SEOUL - A rare mention in North Korean state media of leader Kim Jong-un's health could be intended to head off speculation and play up shared sacrifice amid food shortages, analysts said.
The tightly controlled state media on Friday (June 25) quoted an unidentified resident of Pyongyang as saying that everyone in North Korea was heartbroken after seeing images of Kim looking "emaciated".
When Kim reappeared in state media in early June after not being seen in public for almost a month, analysts noted that his watch appeared to be fastened more tightly than before around an apparently slimmer wrist, sparking speculation over the health of a leader who holds an iron grip in North Korea.
"If outside observers picked up on the change in Kim's appearance, you can bet your bottom dollar that the North Korean people noticed it, too, and more quickly," said Christopher Green, a Korea specialist at Leiden University in the Netherlands.
It is unclear whether Kim's weight loss is due to illness, or whether he decided that it was time to get fit, and the intention behind the state media coverage is unknown, said Jenny Town, director of the US-based 38 North project, which monitors North Korea.
"It is a little strange that they would show him in such ill-fitting clothes, as the optics do seem to emphasise his weight loss," she said.
Kim has acknowledged a "tense" food situation that could worsen if this year's crops fail, exacerbating economic problems amid strict self-imposed border and movement restrictions that have slowed trade to a trickle.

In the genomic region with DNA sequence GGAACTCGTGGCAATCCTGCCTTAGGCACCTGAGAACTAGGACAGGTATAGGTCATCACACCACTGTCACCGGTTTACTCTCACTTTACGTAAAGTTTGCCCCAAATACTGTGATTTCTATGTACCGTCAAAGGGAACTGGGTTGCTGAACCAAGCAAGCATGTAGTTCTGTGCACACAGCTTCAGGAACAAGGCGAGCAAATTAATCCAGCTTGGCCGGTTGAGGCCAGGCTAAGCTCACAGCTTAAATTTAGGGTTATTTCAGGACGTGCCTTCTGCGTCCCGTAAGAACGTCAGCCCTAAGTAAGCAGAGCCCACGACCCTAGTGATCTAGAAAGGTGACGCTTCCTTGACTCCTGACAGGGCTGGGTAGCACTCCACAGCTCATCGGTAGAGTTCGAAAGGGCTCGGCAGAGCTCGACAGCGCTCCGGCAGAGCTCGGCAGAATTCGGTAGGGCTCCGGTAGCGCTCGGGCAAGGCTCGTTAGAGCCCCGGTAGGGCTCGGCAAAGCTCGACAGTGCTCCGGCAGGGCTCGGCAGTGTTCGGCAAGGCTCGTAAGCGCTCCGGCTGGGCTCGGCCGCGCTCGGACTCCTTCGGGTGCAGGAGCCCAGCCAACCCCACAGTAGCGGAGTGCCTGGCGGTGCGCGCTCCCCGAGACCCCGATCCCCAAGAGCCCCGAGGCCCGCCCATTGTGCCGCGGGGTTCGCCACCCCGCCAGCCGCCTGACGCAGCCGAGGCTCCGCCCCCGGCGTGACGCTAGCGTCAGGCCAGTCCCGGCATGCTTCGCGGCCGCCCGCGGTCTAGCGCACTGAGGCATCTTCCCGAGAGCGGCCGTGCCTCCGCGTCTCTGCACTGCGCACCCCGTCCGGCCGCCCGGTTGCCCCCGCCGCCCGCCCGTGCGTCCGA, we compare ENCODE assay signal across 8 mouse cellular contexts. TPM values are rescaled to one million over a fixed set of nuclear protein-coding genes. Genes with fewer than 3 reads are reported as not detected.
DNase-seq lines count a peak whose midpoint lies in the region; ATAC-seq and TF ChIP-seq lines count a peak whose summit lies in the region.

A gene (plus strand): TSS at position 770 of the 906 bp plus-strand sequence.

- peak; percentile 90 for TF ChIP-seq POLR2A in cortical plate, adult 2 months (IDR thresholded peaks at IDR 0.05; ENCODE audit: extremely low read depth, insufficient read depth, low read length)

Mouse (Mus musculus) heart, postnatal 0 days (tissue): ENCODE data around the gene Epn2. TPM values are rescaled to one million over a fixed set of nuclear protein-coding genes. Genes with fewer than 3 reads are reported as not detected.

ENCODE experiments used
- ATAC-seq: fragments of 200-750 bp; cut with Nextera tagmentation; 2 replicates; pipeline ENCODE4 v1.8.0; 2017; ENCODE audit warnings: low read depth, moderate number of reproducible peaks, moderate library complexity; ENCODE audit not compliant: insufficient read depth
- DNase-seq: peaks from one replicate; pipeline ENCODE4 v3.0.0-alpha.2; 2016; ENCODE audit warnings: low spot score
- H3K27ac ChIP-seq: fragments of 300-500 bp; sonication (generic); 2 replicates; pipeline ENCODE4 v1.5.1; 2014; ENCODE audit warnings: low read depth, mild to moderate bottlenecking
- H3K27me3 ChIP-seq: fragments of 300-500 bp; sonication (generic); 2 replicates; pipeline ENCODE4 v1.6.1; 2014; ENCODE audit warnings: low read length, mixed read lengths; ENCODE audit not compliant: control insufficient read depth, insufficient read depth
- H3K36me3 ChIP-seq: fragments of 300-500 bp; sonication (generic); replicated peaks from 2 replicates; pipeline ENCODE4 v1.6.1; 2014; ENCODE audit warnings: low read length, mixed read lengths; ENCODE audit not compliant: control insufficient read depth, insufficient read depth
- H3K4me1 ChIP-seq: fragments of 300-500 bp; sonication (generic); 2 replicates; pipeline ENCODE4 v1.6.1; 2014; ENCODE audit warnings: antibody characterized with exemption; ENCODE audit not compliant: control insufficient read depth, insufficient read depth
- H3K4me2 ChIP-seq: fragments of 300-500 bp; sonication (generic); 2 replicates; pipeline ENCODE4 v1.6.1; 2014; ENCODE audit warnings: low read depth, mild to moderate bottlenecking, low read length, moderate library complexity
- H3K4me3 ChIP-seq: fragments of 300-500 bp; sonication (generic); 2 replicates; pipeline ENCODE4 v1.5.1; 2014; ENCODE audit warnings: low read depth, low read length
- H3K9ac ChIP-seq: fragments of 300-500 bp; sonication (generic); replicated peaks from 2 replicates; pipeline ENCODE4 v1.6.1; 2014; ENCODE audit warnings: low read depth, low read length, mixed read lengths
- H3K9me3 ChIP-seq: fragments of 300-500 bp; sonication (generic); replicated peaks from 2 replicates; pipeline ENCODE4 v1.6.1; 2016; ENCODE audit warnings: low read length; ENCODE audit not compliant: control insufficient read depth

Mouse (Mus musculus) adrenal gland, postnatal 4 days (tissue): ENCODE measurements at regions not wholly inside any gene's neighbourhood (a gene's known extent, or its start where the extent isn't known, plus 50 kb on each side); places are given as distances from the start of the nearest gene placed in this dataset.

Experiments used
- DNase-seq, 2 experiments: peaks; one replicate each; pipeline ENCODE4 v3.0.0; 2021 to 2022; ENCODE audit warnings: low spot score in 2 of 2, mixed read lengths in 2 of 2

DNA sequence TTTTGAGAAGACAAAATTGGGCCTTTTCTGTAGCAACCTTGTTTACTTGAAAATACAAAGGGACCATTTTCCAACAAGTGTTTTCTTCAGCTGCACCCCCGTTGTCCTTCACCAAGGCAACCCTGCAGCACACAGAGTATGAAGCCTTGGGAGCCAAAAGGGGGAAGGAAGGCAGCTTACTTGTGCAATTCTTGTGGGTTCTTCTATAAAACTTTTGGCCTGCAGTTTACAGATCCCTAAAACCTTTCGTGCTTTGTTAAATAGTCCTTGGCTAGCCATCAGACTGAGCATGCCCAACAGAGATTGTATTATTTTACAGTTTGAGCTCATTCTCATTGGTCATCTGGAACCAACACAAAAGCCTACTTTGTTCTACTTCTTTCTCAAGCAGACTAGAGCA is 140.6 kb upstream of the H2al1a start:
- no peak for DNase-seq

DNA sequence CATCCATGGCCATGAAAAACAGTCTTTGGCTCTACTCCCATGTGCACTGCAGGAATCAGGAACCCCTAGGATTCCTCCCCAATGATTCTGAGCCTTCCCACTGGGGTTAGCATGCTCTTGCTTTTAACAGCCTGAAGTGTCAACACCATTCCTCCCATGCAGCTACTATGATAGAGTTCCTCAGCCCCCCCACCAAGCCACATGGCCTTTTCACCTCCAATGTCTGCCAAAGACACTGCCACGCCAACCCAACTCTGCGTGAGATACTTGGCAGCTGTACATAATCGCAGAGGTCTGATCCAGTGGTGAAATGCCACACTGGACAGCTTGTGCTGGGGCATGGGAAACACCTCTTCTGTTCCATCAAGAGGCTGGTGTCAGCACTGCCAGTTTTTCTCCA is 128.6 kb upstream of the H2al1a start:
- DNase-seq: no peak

"The most likely reason they would mention his declining weight in this way would, in my opinion, be related to ongoing Covid-19-related border measures," said Chad O'Carroll, CEO of the Seoul-based Korea Risk Group.
"Regardless of the motivation for Kim's rapid weight loss, it seems there is propaganda value in showing that even the leader of North Korea is enduring the same food shortages that are hitting the country at the current time."
The regime may have intended from the beginning to emphasise the fact that Kim is working hard for the people at a time of widespread hardship, or its messaging may have been an unintended consequence of Kim's inevitable appearance, Green said.
"What matters is that the North Korean regime will have received word from its many, many, many informants that Kim's condition was a talking point among ordinary people," he said.
"From there it is a simple matter to respond by designing a propaganda strategy to use the existing public discussion to the regime's advantage."
The "pseudo-voxpop" - carefully staged by state media to look authentic - such as the one from the unnamed Pyongyang resident was a common North Korean media tactic, he added.
It is unusual, though not unheard of, for North Korean state media to mention a leader's health. In 2014 it reported that Kim - who inherited his position from his father and grandfather before him - suffered from "discomfort" after a prolonged period out of the public eye.
With succession plans unclear, a sudden decline in Kim's health could throw nuclear-armed North Korea's 76-year-old system of hereditary leadership into disarray.
"It is a major weight loss, and his health is important to the functioning and fate of the state, which is why people are watching this closely," said Town of 38 North.